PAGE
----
Lestrade arrived several hours later to ask about the new murder, but Sherlock only linked it to Jack the Ripper and suggested that the watchmen be on the lookout on streets in the area, especially near lodging houses. He also advised special attention in the next week or the end of the month, since that was the apparent pattern of his past murders. Lestrade would follow Sherlock’s advice to a tee since the London police could not find a lead to the Jack the Ripper case. He was desperate for any sign in the right direction.
Over the next week, I refused to sleep. My suspicions of Holmes kept me awake throughout the night but he did little more than smoke and play the violin. But the night Sherlock played his sweet lullaby, I couldn’t help but rest my eyes. I even let him spread a blanket over my body. It wasn’t until the click of the front door closing that I realized I had dozed off.
I jumped out of the couch with my eyes bloodshot and I bolted out the door bringing nothing but a gun. Sherlock wasn’t in sight, but a kind night worker said he saw a tall man walking toward Whitechapel Road. It must be him. I searched in and out of lodging houses, pretending to be a customer, until a woman approached me.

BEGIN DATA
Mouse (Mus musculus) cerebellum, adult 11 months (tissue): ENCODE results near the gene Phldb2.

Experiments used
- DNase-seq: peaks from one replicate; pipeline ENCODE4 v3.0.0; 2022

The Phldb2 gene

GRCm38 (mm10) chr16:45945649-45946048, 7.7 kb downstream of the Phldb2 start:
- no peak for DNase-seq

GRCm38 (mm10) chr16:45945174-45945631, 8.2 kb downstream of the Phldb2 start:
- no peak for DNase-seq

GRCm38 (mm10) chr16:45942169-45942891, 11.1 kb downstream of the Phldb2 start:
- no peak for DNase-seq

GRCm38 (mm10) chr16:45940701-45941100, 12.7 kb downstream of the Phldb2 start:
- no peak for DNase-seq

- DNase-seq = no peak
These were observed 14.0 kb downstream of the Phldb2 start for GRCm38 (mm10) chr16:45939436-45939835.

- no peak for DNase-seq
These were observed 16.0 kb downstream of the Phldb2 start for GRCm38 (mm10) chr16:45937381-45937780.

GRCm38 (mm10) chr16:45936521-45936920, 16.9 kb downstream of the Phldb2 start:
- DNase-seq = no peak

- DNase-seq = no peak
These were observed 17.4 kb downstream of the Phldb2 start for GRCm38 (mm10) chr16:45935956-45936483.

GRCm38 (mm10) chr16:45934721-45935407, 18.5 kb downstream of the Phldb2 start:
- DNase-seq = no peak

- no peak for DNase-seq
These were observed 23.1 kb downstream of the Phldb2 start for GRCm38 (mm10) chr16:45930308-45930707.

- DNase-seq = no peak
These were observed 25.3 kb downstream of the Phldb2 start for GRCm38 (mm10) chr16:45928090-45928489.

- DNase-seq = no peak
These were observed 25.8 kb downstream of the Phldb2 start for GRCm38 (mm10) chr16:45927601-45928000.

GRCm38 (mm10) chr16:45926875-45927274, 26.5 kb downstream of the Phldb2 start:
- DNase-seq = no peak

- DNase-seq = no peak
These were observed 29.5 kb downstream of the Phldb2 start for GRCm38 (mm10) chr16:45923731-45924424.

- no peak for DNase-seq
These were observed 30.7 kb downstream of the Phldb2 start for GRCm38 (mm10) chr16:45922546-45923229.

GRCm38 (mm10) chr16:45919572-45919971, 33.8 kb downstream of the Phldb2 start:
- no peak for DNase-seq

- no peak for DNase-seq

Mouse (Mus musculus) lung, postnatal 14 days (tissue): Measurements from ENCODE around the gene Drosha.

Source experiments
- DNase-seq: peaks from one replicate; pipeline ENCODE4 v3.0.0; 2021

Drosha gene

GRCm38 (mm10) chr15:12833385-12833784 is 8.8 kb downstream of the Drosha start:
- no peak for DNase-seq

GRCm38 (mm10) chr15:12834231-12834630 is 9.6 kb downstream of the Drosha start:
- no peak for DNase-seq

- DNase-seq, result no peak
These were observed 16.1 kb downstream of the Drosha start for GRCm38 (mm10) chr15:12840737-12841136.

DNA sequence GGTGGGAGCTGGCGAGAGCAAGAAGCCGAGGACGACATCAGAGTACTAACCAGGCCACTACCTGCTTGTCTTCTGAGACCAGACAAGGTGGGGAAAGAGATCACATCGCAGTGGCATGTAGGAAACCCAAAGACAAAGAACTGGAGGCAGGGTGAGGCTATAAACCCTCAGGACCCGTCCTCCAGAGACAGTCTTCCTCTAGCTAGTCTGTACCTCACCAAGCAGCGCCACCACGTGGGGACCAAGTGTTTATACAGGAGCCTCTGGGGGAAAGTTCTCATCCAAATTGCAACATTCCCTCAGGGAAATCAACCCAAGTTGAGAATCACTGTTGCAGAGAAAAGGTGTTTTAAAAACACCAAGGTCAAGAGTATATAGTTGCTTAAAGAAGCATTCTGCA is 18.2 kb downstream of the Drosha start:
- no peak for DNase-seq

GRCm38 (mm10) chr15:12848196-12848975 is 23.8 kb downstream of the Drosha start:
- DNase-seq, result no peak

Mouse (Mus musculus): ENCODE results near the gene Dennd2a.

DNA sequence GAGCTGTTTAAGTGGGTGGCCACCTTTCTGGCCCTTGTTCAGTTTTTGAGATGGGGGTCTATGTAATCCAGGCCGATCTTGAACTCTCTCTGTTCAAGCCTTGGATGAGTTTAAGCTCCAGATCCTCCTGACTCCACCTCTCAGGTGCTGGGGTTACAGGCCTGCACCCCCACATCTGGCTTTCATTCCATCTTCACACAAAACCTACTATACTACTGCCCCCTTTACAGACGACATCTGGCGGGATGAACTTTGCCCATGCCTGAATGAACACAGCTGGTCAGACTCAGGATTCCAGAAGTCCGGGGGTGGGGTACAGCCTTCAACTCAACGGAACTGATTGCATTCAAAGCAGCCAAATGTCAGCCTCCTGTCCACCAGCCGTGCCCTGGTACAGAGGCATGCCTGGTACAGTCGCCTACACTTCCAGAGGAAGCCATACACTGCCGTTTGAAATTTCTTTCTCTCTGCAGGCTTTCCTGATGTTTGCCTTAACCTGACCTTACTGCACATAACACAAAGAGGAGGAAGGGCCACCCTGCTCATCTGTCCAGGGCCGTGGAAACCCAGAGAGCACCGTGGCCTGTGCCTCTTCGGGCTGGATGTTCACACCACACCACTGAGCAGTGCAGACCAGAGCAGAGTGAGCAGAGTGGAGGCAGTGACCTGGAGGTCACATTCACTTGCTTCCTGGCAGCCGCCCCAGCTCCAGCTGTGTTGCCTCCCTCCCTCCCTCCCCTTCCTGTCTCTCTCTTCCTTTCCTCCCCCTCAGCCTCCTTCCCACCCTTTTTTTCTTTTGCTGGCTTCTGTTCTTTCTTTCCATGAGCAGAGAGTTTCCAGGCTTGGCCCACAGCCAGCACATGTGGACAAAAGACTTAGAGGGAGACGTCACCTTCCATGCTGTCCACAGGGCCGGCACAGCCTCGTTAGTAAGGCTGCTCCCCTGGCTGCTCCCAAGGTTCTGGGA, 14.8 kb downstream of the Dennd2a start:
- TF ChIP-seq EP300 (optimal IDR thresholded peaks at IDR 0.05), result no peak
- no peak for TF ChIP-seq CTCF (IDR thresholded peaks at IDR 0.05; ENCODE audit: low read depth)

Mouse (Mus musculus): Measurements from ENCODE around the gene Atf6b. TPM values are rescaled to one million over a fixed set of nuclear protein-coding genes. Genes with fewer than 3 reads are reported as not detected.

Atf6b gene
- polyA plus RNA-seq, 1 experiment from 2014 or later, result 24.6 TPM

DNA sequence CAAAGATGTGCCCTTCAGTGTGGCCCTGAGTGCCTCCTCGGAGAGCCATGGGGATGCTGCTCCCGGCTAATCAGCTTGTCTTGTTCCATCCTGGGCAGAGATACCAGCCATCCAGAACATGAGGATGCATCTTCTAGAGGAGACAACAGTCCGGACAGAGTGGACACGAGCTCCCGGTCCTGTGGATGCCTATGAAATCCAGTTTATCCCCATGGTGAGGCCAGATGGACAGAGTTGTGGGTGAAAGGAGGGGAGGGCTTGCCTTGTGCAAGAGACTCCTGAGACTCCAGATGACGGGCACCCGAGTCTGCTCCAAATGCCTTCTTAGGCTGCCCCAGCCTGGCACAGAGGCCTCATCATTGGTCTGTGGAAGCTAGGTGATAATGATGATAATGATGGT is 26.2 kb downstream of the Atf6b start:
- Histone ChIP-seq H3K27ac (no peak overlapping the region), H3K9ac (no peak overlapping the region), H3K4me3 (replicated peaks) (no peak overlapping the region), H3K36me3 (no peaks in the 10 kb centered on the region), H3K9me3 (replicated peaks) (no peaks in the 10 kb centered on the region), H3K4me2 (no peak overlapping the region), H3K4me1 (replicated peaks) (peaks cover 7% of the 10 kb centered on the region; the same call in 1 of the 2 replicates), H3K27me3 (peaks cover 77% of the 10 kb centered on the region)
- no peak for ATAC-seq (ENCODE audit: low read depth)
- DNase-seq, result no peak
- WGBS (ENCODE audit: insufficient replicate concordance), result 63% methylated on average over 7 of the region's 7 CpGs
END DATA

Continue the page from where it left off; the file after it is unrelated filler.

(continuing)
“Are you looking for a good time, lad? You should see Mary Jane, but she’s seeing someone now. You’ll have to wait,” she said.
“This is an emergency. What room?”
“Well, if you insist. She’s on the second floor, sixth room to the right.”
My footsteps became heavy as I approached the room. With a gun in my hand and my heart pounding against my chest, I opened the door quietly. I was first met with the harsh, metallic scent of blood. Even after being exposed to war, I still get the urge to gag. The scene was unreal. Lying on a blood-soaked cot were entrails sprawled over open flesh. The face was hacked at so violently that all of the victim’s facial features were completely unrecognizable. The eyes, nose, mouth—all gone. Sherlock stood with his back turned toward me, wiping his bloody hands with a handkerchief.